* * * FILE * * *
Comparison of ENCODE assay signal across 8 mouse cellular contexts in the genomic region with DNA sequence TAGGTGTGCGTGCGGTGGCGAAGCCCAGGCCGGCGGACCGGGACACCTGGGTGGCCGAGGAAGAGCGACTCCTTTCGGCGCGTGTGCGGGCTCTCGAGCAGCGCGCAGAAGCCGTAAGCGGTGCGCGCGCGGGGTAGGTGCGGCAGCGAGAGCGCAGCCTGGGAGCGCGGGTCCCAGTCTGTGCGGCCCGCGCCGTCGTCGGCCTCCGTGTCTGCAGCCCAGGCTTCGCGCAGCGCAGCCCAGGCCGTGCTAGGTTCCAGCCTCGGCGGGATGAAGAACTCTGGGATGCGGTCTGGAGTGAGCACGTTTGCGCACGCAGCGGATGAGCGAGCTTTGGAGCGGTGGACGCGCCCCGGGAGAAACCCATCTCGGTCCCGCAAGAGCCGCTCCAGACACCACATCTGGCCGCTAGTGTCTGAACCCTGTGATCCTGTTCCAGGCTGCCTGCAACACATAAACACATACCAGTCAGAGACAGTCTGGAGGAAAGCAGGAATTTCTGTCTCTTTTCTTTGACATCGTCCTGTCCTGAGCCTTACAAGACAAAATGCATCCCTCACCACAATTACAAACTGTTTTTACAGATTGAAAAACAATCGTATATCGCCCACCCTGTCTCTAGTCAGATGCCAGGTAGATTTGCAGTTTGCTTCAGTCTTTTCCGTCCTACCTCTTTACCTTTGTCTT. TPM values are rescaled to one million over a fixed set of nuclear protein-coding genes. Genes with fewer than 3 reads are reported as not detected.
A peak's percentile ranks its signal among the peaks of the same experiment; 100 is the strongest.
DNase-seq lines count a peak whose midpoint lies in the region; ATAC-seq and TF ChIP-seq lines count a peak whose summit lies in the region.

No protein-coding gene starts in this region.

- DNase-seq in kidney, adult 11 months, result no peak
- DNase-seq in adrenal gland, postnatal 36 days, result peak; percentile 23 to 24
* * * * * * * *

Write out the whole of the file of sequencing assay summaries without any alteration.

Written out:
Comparison of ENCODE assay signal across 8 mouse cellular contexts in the genomic region with DNA sequence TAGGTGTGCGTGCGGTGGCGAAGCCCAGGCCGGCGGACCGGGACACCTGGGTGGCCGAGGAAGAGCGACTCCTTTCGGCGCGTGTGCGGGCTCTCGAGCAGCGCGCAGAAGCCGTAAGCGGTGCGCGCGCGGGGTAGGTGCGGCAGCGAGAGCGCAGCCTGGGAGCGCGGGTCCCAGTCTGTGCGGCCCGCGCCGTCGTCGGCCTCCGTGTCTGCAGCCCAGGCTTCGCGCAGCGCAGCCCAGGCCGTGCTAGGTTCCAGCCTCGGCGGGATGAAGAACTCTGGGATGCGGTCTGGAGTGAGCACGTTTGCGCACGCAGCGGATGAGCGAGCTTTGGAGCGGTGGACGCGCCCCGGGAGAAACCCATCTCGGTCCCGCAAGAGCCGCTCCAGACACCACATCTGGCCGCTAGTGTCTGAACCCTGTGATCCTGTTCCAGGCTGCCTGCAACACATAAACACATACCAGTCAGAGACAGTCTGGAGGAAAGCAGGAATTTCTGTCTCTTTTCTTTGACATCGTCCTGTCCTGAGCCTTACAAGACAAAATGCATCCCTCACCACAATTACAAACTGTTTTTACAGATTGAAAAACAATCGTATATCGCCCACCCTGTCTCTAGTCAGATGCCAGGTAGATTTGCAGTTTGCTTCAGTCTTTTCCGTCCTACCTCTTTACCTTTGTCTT. TPM values are rescaled to one million over a fixed set of nuclear protein-coding genes. Genes with fewer than 3 reads are reported as not detected.
A peak's percentile ranks its signal among the peaks of the same experiment; 100 is the strongest.
DNase-seq lines count a peak whose midpoint lies in the region; ATAC-seq and TF ChIP-seq lines count a peak whose summit lies in the region.

No protein-coding gene starts in this region.

- DNase-seq in kidney, adult 11 months, result no peak
- DNase-seq in adrenal gland, postnatal 36 days, result peak; percentile 23 to 24